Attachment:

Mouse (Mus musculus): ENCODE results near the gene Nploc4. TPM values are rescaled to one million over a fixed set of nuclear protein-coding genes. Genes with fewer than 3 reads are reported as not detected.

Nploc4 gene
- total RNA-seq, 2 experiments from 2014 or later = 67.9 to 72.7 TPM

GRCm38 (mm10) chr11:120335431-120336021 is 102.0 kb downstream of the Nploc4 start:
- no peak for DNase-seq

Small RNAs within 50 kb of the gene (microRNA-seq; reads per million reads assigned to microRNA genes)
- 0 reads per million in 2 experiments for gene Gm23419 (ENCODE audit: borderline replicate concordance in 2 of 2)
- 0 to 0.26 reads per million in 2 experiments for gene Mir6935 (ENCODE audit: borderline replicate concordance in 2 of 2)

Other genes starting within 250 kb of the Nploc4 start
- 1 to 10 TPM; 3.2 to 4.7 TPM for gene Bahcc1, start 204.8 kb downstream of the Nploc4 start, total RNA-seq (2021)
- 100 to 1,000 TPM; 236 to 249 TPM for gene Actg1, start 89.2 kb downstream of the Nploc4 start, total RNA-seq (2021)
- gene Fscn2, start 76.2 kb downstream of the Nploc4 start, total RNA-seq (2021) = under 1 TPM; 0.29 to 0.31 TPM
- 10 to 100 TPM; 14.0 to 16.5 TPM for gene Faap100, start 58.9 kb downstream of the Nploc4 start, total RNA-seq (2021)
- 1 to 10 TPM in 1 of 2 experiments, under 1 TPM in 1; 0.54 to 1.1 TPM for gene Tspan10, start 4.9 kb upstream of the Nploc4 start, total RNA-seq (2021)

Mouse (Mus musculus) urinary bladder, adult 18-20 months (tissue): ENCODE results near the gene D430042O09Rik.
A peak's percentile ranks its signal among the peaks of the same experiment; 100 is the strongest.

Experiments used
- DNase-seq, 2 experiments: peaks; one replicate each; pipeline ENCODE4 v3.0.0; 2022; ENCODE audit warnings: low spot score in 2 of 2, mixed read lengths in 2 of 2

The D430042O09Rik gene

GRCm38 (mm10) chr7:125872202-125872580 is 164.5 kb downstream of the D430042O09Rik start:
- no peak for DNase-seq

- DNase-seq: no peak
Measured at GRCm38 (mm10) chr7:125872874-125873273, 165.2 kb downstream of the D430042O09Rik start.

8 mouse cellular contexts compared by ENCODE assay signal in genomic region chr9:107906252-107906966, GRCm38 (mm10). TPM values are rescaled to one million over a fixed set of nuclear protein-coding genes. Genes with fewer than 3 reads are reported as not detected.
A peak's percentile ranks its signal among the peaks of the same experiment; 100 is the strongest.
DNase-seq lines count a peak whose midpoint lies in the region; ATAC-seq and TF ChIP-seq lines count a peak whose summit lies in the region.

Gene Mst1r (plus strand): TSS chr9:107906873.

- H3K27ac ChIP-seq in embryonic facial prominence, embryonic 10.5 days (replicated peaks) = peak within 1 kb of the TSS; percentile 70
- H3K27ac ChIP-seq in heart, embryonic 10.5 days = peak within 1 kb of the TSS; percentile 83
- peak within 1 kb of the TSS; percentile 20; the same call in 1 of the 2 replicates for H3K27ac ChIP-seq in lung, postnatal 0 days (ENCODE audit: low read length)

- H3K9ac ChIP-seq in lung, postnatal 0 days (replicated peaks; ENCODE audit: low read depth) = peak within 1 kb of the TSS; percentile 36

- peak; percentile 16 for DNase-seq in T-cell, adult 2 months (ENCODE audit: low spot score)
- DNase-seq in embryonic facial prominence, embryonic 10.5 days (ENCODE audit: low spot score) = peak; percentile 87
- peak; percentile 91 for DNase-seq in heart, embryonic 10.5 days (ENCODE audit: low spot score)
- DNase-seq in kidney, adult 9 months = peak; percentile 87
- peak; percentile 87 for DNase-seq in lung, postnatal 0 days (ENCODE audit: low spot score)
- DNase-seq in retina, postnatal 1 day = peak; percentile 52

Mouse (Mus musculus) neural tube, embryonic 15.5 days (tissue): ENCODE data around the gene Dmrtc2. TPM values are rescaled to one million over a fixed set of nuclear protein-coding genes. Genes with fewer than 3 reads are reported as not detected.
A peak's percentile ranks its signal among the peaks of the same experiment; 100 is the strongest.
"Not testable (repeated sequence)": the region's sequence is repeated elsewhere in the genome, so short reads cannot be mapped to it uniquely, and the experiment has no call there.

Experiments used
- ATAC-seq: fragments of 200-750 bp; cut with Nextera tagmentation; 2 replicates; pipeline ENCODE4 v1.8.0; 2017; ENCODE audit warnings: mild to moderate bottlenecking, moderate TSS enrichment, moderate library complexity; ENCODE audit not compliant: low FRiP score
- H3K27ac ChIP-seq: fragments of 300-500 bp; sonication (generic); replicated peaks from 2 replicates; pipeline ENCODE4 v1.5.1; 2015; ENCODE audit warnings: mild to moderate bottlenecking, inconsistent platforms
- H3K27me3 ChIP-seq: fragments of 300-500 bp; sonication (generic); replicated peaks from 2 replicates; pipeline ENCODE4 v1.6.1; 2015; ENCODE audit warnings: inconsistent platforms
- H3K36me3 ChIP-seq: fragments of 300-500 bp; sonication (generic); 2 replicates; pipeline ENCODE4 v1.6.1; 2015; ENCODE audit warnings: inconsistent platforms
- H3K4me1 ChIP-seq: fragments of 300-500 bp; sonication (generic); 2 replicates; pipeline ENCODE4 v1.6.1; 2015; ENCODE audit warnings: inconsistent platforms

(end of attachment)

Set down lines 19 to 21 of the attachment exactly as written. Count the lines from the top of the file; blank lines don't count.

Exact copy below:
The D430042O09Rik gene

GRCm38 (mm10) chr7:125872202-125872580 is 164.5 kb downstream of the D430042O09Rik start:
- no peak for DNase-seq